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From Charlemagne To The Thirteenth Century

( Originally Published 1928 )


THE King is represented in a long tunic, a voluminous mantle fastened to his right shoulder, a crown set on long hair, bushy mustaches and a long beard divided in two sections. Borders appeared on all garments.

Short bordered tunics, cloth-wrappings fastened to the leg by leather cross-gartering with sandals attached, mantles of cloth or skins hanging from the shoulders, Phrygian caps, long hair reaching to the shoulders and mustaches that swept the chest were worn.

Women had long gowns held to the figure by rope girdles with tasseled ends, and long wimples confined about the brow by circlets of gold over flowing hair.



The dress lost its barbaric look: full length tights with a V-shaped kilt, much decorated and hanging over them to the knees in front were added. A three-quarter length cloak fastened on the breast by a clasp and elaborately bordered; a Phrygian cap and low shoes of leather completed the costume.


The Tunic.—The men wore two; one reaching to the calf allowed a full one of another color to show below. Sandals had leg-strappings attached.

The tunic of the Italian women was fastened to fit the figure closely. The women of France and Germany wore a corselet over the tunic; this was laced up the back and resembled an early twentieth-century corset. In England the gown itself was laced. An embroidered girdle was wound twice around the hips and fastened low in front with long hanging ends. All dresses trailed on the floor, long sleeves were knotted up, veils or wimples were suspended from the head. Braids bound with ribbon appeared nearly a century sooner than in England. A woman with any pretension to rank wore a crown; this had a wimple or veil (volet) draped over it.

The Knight Templars.—They carried triangular shields with rounded tops almost as long as the body of the bearer, and decorated with a cross.

Long coats of mail (hauberks) slashed about the skirts for freedom, were worn over full-length tunics of cloth. On the breast was a large cross. Helmets were shaped like the Phrygian cap. A scabbard containing a mighty sword was suspended from a broad belt.

In this century Peter the Hermit, a famous monk, lived in France. It was the time of the Cid in Spain.


Silk was manufactured at Palermo, 1130.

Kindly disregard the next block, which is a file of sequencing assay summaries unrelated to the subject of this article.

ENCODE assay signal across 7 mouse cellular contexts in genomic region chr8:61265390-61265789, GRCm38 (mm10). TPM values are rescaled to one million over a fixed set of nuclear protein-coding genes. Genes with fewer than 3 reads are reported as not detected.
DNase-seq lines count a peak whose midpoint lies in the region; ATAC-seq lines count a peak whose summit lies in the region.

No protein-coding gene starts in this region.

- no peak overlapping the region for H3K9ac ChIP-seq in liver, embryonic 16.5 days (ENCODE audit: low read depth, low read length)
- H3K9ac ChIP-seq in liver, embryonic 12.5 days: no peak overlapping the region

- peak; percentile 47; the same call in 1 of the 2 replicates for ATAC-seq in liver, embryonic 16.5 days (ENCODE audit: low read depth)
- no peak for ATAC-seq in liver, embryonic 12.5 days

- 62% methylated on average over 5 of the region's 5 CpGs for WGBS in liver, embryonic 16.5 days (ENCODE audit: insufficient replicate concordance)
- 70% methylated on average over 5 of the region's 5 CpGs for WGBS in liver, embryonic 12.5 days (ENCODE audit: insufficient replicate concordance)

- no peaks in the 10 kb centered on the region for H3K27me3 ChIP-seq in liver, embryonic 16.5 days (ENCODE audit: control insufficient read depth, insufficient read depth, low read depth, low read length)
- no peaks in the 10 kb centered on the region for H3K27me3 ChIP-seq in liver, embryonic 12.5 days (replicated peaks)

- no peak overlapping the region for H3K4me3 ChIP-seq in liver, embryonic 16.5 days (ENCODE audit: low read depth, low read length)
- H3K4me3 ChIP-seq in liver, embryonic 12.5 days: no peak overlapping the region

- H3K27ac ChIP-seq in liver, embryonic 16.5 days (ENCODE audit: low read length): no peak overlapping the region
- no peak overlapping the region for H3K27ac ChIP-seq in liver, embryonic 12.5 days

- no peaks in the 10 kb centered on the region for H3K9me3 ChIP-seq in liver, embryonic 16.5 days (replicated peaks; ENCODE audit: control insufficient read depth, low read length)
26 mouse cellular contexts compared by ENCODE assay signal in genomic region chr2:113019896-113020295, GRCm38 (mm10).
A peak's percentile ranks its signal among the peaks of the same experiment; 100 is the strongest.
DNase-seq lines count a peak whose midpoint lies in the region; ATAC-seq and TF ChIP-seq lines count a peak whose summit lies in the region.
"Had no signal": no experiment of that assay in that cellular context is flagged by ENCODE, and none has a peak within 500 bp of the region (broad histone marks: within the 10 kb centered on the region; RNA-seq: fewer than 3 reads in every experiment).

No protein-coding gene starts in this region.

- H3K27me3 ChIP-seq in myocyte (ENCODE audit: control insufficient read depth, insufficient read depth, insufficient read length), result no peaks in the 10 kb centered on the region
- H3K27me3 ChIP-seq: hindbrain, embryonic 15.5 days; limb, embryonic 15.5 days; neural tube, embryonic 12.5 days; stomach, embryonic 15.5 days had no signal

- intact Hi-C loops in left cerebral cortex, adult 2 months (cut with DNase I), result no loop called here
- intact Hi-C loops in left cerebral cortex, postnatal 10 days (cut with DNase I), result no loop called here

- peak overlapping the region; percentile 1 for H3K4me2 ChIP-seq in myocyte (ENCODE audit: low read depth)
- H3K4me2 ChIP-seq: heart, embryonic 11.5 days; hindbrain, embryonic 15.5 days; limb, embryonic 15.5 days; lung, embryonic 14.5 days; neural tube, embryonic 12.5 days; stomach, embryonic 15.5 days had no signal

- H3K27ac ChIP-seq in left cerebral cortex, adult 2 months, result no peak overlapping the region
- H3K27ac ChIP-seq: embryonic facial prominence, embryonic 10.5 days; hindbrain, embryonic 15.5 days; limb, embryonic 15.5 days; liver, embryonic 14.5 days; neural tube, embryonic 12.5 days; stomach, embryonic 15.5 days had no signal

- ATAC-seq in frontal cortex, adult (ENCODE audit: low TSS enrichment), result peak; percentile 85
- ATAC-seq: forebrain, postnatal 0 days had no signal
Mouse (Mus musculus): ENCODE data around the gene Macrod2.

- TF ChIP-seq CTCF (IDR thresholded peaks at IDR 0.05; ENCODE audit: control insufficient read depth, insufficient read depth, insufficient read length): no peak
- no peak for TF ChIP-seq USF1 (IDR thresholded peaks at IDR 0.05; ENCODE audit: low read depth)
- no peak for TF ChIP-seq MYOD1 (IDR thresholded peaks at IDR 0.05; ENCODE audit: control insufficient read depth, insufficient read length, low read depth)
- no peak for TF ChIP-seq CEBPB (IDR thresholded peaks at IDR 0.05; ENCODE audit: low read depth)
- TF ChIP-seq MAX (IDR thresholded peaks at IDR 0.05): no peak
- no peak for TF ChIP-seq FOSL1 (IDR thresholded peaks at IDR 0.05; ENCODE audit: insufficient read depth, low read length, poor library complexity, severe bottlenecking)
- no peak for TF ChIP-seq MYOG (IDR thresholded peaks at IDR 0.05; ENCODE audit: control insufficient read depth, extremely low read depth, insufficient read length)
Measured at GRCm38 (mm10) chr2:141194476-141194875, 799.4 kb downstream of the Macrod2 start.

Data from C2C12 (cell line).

Abelard and Heloise lived in France early in the century.

The Surcot, Old French (in English, Surcoat).—This was a piece of goods twice the length of the body from neck to ankle and sufficiently wide to reach well over the shoulders. In its center a round hole was cut through which the head passed; the sides were left open, the front sometimes slashed from ankle to knee. A leather belt with a long tongue descended to the edge of the garment confining its fullness about the waist. The surcoat was worn over the tunic, now ankle length; it was quickly adopted in Italy, France, Germany and England. Fur lined it in winter; it was also worn over armor.

Large mantles were decorated with rectangular plaques about the edges after the Byzantine fashion.

The aumoniere was a pouch or handbag suspended from a woman's girdle.

Spanish women, ever, under the influence of the Arabs, wore a turbaned headdress.


The Plantagenet period, commonly spoken of as the Middle Ages, commenced.


Clothes retained the same general cut as in the two pre-ceding reigns. Richer material was used, and the tights became well shaped to the leg, with cross-garterings ending in tassels below the knee. Shoes were of colored leather, not black, with gold stripes as decoration.


The Chin Band.—An extremely flattering fashion for a lady who was "getting on," introduced when face lifting was unknown. The hair again went into concealment and the headdress, by passing a band of linen under the chin, securing it to another bound about the brow, the whole covered with a linen wimple, bore a strong resemblance to that of the modern nun.

Shoes had a blunt toe bent back over the foot, the fastening consisting of one button above the ankle. Both these and the high boots reaching to the calf were rolled over at the top, displaying a colored lining.

Gloves with jeweled backs were worn by the wealthy and woolen mittens by the poor.

Fair Rosamund, the favorite of the king and the most romantic figure of the time, should appear in the costume of this reign.



Two tunics were worn, the under one reaching the ground; these were belted with a broad girdle. The crusades were on, however, and most men, including the king, spent the greater part of that reign in the Holy Land.


The same dress as that for the reign of Henry II was favored. Young girls showed their hair: ribbon fillets confined it about the brow.

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